Rumor: next Xbox to block used games with one-time activation codes

By on February 6, 2013, 12:19 PM

As Sony prepares to show us the future of PlayStation in a couple of weeks, rumors about its next-generation Xbox counterpart are beginning to fly left and right as well. The latest comes courtesy of Edge magazine, which cites sources with "first-hand experience" claiming that games for Microsoft's upcoming console will come with a one-time use activation code, as a measure to block the second-hand game market.

The site mentions the console will "require an Internet connection in order to function," though it's not clear whether that's for activating games against Microsoft's servers or if a persistent connection will be required as long as you're playing. Such restrictive schemes have been tried before and ultimately backfired on game publishers so it'd be surprising -- to say the least -- if Microsoft followed that route.

In any case, online functionality and a new iteration of Xbox Live will be an integral part of Microsoft's next console, as you'd expect, while games will still be offered in physical form on 50GB Blu-ray discs. Edge also says the new Xbox will ship with an improved version of Kinect, and backs up previous rumors that it will be powered by an eight core AMD processor running at 1.6GHz alongside 8GB of DDR3 RAM.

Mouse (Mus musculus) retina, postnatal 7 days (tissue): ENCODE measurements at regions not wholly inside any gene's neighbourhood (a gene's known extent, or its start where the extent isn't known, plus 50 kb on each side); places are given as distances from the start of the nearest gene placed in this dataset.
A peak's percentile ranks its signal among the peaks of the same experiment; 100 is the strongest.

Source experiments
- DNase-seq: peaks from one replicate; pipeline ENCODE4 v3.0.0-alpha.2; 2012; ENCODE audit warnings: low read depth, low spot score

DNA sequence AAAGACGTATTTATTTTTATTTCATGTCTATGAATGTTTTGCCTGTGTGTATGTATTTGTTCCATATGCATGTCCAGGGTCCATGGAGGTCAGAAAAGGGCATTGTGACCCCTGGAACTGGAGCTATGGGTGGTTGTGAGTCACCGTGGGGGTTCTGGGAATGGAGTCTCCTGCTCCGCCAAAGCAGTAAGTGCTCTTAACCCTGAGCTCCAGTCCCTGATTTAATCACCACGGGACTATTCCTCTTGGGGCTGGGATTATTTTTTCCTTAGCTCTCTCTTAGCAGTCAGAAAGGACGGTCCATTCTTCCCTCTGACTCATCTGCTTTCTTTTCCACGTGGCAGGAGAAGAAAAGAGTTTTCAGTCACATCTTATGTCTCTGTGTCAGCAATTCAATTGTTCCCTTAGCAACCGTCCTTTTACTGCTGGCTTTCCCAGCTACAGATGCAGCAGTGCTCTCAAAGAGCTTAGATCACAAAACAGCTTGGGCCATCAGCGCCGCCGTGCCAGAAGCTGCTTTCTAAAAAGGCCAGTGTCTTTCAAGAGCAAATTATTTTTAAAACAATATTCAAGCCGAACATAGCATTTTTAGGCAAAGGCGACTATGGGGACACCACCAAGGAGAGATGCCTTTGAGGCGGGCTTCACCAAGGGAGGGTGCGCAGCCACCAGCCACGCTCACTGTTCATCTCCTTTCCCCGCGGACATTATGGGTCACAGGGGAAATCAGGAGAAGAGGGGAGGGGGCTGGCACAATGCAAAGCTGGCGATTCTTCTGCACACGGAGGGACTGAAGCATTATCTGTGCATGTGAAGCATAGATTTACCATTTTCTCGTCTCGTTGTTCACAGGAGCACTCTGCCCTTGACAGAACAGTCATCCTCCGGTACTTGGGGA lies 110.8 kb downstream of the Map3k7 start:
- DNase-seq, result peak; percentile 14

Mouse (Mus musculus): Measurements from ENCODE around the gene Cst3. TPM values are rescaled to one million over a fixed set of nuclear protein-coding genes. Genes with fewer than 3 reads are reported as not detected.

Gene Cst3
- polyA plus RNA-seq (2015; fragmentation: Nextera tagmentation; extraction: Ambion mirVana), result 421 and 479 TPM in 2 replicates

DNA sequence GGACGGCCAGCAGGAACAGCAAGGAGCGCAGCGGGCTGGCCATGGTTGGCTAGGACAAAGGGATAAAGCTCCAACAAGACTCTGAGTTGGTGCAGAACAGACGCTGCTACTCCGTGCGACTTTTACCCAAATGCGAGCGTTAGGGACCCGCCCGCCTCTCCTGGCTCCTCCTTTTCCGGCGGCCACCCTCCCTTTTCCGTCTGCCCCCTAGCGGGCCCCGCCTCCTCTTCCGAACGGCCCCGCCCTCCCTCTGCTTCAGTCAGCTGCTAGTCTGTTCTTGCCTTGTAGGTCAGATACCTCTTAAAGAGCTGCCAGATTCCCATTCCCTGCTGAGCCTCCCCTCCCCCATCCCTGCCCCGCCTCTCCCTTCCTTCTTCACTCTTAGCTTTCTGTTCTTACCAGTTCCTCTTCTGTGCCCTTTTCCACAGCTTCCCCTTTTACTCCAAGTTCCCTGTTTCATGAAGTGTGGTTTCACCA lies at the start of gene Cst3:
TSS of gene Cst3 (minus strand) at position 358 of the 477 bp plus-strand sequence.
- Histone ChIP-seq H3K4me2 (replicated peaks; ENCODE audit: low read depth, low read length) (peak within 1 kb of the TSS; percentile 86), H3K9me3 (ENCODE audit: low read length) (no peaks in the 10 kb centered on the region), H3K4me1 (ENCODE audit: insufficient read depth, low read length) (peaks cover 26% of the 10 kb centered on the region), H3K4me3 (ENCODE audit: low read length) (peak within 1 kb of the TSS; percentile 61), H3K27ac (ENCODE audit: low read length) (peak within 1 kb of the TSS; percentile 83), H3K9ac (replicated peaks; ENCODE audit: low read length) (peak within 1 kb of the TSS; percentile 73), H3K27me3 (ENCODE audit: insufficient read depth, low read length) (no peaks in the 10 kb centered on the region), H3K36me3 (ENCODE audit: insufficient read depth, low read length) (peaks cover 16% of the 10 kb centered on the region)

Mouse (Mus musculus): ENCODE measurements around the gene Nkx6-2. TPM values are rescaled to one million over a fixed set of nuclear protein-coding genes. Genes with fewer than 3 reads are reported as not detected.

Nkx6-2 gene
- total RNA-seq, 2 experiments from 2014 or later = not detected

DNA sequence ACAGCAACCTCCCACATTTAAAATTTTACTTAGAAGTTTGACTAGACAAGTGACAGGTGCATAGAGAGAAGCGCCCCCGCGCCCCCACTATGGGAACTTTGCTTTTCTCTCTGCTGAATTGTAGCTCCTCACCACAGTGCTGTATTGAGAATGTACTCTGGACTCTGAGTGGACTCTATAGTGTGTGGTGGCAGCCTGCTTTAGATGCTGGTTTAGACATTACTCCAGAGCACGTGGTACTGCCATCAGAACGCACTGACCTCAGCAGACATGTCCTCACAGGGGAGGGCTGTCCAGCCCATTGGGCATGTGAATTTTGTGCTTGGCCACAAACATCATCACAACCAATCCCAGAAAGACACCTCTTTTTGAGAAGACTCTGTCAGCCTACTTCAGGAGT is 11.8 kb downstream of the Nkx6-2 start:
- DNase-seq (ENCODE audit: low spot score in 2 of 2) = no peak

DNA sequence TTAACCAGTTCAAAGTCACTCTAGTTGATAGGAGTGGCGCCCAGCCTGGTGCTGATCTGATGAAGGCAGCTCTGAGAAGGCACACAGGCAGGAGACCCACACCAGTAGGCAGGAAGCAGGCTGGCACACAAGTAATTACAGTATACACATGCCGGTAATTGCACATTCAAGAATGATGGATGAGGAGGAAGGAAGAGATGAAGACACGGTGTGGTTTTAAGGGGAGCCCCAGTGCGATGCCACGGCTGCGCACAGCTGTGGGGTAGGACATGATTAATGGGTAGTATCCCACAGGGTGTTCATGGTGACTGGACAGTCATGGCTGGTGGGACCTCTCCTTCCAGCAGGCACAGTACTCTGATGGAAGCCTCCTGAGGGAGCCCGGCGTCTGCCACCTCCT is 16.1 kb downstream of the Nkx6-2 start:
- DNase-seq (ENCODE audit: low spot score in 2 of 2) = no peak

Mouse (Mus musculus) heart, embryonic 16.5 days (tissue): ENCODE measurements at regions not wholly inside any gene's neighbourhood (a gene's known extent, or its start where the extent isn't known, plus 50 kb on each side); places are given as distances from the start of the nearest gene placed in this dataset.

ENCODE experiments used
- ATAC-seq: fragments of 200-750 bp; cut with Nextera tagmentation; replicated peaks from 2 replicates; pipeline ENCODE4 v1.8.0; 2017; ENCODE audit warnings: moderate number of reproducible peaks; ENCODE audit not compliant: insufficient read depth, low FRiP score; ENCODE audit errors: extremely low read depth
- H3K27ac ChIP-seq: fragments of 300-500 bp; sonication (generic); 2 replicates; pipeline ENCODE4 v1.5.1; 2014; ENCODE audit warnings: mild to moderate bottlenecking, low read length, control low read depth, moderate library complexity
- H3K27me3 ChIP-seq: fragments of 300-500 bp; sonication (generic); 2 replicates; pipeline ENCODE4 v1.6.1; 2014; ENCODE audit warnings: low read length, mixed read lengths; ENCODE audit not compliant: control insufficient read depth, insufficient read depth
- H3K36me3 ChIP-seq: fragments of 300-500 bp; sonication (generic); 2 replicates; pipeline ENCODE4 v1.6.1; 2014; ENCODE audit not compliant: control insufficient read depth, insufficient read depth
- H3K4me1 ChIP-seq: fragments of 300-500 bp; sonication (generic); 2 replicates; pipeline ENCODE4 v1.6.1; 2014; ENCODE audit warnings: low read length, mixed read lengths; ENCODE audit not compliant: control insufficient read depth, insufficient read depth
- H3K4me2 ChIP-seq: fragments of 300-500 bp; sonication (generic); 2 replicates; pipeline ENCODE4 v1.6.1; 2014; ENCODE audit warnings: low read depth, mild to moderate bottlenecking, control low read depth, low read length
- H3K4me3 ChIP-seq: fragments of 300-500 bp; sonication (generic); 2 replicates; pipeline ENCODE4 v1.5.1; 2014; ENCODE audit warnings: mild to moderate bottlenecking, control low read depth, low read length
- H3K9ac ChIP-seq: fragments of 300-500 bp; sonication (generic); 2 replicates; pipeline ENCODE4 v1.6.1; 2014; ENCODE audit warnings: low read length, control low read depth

Early last year Kotaku heard from their own sources that the so-called Xbox 720 would use some sort of anti-used game protection, but could only speculate as to what exactly this would entail. For its part, Sony has applied for a patent on a hardware-based DRM technology that would let them block second-hand games.

It's no secret how most video game publishers vendors feel about the used games market, and if reports like these are any indication it would seem like Sony and Microsoft are playing along. But aside from the obvious consumer backlash heding their way if something as restrictive goes through, there'd likely be other legal hurdles to clear too, as the European Union last year declared it's legal for someone to sell their licenses for physical or digital software to another person, as long as they uninstall or otherwise deactivate their copy first.

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